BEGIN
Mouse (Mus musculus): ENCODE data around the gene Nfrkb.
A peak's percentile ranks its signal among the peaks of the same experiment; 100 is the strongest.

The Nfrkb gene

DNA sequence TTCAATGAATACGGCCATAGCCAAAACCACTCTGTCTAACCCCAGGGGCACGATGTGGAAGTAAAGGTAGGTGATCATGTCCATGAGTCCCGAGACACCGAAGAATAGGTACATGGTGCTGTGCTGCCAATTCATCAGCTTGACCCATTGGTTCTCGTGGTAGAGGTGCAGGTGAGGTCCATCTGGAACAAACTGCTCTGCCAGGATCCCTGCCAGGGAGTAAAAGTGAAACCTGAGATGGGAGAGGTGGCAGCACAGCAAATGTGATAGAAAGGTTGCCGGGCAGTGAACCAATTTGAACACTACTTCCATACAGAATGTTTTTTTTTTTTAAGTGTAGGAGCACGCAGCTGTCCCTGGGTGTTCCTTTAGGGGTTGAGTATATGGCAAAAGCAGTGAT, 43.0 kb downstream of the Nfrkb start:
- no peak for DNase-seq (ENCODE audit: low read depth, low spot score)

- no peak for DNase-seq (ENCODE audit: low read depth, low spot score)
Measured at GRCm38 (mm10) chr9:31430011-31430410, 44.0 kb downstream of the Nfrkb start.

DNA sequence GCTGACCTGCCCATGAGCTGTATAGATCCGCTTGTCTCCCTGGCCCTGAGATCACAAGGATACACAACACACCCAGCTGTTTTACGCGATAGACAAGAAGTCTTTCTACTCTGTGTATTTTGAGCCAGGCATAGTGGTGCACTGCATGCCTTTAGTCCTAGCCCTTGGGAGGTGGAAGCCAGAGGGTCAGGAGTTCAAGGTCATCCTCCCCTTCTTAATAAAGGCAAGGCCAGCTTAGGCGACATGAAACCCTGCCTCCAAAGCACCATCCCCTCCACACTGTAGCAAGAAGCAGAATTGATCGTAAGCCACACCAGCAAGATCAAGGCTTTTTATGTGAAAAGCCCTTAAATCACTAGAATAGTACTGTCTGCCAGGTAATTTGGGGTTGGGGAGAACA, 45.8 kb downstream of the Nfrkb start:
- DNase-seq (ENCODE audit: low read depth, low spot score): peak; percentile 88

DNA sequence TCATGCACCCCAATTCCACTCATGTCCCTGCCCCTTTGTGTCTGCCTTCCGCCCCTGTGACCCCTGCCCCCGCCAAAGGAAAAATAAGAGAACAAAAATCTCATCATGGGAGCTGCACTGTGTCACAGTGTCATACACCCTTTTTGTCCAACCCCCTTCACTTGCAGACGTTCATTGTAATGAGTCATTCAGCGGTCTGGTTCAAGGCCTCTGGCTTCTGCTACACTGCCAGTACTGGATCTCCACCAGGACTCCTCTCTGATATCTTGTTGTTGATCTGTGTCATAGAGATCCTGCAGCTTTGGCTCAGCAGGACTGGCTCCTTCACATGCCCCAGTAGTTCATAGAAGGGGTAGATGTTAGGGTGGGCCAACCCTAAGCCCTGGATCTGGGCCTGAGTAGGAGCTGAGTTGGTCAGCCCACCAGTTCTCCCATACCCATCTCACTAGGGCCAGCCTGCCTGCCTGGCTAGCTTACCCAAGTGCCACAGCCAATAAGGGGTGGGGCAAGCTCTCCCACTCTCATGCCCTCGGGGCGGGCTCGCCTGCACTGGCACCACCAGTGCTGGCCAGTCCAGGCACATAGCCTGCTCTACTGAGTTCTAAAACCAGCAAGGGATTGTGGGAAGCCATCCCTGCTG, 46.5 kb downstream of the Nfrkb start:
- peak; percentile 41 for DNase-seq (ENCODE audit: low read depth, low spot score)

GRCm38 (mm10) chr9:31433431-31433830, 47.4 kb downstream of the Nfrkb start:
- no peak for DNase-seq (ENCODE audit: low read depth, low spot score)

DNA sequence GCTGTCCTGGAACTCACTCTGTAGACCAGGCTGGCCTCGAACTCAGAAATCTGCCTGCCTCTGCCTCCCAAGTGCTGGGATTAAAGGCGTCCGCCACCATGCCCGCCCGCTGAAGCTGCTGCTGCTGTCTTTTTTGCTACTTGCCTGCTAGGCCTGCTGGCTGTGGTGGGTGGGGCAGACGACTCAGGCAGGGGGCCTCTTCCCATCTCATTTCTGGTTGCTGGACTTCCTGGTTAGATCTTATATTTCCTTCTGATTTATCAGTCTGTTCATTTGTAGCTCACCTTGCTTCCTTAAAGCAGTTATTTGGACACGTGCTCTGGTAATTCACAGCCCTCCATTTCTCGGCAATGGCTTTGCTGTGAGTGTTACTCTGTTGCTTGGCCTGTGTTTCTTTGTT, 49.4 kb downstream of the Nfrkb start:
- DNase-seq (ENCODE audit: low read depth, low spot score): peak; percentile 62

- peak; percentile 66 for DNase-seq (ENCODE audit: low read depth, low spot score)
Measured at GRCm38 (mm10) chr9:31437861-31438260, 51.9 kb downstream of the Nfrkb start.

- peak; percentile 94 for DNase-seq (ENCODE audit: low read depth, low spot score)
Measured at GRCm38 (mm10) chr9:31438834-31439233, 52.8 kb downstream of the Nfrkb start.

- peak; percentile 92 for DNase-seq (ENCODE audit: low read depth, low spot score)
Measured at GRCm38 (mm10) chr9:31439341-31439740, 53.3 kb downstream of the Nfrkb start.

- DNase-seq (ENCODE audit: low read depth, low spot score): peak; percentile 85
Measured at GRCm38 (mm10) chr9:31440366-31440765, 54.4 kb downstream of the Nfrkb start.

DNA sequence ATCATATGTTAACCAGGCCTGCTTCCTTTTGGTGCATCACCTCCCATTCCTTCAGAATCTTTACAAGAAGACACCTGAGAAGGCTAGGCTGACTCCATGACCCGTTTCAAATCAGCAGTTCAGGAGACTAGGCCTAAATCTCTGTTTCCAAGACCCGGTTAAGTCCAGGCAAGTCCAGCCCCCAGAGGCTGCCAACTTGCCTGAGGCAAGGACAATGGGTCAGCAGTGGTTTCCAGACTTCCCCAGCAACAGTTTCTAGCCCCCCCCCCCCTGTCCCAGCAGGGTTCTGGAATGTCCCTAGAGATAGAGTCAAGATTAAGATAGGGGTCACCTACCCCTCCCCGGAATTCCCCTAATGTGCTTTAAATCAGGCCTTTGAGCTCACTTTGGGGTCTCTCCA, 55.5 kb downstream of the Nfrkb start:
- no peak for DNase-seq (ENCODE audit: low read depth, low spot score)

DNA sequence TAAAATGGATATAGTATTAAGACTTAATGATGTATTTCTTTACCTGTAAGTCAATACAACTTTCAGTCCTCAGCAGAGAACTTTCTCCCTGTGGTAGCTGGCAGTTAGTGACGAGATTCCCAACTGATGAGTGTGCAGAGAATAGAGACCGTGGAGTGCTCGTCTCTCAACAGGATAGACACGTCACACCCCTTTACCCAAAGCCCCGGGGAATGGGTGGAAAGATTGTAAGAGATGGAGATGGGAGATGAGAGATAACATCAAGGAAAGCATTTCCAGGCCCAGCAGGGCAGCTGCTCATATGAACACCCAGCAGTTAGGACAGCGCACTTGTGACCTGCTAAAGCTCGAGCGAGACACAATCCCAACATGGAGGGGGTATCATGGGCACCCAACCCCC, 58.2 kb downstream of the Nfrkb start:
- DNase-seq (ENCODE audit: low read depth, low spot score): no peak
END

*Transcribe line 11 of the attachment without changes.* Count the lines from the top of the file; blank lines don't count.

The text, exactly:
- peak; percentile 41 for DNase-seq (ENCODE audit: low read depth, low spot score)